Excavating the Slave Experience

Project Team: Monika R. Wright, Iris Finkel, and Tristan Goodwin. Team members were students in the Digital Praxis Seminar, Spring 2018.

Project Description: The Excavating the Slave Experience (eSe) project is the visual interrogation of several networks of textual and visual historical slave records. For decades, historians and scholars have interrogated these fragmented historical records to unearth the slave experience. But like the records, only fragmented pictures appear. What if one could visually analyze large corpora of these fragmented records simultaneously? Could more meaningful or nuanced interpretations appear? These are the questions that eSe would like to help answer. Thus, the goal of eSe is to create a dynamic platform of interactive networks that would visually connect these fragmented records to allow a greater nuanced interpretation and contextualization of the slave experience.

The initial iteration of eSe, the objective of the visualizations within this site, is to excavate the slave experience through the visual interrogation of fugitive slave advertisements (print media network) within a single state. The Excavating the Slave Experience project, thus, intends to spatially and temporally map the fugitive slave advertisements that were published within North Carolina’s newspapers (captured from the North Carolina Runaway Slave Advertisements database created, in part, and hosted by the University Libraries of The University of North Carolina at Greensboro). Full launch of this project will occur mid-May 2018. Future iterations of the project will gradually include dynamic interaction with other networks of historical data (for North Carolina and progressively the other states within the Union) such as the legal network (e.g., legislative enactments) and statistical network (e.g., census records).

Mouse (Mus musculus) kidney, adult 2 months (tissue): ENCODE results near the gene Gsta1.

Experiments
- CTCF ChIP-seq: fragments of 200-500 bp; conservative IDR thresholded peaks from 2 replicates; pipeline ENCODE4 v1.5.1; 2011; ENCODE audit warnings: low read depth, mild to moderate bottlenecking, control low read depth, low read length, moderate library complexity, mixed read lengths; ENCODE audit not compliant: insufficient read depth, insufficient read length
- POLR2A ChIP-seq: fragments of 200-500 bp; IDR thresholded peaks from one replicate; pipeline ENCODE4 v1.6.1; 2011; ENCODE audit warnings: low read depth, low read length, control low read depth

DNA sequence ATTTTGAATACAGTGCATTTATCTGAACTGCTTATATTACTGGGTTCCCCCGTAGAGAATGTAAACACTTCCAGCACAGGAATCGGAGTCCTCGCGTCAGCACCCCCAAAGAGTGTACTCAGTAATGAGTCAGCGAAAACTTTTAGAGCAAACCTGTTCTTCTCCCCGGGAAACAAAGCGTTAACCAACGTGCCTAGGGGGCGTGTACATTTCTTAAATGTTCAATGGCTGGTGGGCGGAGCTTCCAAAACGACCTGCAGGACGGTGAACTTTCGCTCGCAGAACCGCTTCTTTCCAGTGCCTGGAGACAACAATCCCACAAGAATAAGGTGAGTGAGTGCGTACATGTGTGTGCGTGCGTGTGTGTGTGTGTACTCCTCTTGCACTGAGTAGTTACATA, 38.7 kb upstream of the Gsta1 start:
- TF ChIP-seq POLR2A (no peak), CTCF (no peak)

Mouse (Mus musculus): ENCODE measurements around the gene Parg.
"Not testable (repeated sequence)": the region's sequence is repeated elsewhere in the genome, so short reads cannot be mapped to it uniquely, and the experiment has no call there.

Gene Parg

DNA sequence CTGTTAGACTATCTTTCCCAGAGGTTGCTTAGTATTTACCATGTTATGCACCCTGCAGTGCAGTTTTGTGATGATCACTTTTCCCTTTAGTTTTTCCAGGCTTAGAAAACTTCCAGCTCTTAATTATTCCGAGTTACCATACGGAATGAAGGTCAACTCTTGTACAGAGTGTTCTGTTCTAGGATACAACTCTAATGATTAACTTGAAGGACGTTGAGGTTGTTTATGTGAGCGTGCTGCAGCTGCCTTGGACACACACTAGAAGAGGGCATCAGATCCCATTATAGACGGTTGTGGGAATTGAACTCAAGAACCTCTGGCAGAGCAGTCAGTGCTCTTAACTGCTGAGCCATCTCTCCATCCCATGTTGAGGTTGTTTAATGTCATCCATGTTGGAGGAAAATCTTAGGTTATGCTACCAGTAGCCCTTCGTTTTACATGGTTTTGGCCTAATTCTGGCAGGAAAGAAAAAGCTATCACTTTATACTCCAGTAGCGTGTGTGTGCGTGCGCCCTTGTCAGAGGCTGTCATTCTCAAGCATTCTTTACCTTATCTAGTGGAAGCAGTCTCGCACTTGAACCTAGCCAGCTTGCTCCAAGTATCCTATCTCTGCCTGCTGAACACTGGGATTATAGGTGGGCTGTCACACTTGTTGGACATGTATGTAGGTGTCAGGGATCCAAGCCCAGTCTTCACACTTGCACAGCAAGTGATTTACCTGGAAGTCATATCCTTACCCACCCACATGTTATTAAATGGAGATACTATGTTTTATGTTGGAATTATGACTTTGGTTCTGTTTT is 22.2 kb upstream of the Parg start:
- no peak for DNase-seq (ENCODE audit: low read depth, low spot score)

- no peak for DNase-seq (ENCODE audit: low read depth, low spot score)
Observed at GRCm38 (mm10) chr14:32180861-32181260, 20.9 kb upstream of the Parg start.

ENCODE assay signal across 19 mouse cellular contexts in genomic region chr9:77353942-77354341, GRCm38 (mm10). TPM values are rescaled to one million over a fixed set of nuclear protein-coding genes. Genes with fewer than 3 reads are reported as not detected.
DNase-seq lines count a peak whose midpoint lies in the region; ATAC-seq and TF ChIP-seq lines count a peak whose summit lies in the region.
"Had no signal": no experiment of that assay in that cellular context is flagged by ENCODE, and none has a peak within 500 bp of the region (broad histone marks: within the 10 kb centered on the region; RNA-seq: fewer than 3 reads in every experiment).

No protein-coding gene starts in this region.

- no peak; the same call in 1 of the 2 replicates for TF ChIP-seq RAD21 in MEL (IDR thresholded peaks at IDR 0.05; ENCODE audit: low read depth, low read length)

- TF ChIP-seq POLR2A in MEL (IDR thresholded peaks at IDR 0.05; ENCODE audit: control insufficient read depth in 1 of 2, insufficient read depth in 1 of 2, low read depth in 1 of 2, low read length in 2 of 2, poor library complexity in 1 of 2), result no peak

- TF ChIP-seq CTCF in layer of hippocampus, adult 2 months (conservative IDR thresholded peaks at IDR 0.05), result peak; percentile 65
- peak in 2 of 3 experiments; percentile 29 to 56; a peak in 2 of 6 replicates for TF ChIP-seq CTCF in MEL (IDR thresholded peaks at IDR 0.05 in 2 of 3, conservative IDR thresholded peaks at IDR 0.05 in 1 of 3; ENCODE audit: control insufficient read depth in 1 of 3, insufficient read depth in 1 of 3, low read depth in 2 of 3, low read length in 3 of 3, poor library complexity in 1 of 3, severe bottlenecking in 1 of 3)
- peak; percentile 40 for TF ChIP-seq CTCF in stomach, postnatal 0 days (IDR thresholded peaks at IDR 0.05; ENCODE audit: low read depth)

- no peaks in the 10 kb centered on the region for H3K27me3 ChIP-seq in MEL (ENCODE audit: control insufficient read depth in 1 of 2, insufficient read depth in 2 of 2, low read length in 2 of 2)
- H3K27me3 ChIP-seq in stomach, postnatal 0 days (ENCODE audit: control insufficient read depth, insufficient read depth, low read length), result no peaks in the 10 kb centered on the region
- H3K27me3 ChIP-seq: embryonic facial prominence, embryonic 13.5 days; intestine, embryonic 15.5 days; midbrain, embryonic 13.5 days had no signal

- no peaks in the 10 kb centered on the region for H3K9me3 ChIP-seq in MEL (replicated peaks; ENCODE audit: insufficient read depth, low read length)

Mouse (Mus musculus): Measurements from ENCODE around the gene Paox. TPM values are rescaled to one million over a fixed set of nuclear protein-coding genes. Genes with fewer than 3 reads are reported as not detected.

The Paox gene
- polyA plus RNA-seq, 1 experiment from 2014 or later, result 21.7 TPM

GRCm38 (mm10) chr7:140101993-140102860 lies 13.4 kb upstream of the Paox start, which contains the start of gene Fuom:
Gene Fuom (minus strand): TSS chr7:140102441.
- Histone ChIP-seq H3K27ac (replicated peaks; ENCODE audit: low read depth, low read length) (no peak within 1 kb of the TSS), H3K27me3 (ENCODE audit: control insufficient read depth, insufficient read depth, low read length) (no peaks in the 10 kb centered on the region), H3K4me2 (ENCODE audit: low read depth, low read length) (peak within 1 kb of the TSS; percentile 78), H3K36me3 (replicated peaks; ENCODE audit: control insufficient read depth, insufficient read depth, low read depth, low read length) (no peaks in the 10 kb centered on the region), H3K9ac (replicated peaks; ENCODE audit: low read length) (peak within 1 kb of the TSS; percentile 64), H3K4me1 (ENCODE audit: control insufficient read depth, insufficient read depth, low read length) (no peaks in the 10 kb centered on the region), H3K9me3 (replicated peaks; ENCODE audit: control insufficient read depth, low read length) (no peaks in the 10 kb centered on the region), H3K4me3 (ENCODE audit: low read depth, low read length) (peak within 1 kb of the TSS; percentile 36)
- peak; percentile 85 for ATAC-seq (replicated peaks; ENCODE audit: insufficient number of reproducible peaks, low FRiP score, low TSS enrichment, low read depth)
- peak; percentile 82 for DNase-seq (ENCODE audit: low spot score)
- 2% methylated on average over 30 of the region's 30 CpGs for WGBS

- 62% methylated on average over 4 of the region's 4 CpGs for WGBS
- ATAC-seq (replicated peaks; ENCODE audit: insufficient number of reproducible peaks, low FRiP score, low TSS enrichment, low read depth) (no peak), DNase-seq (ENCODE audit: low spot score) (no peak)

The Excavating the Slave Experience project is being developed as a pedagogical tool for the community of researchers and learners who are interested in studying slavery within the United States. As noted above, we want to offer exposure to any trends that could lead to more nuanced studies. Therefore, as this site is being developed, please visit often and offer comments and suggestions that could help us provide a more dynamic experience for our community users.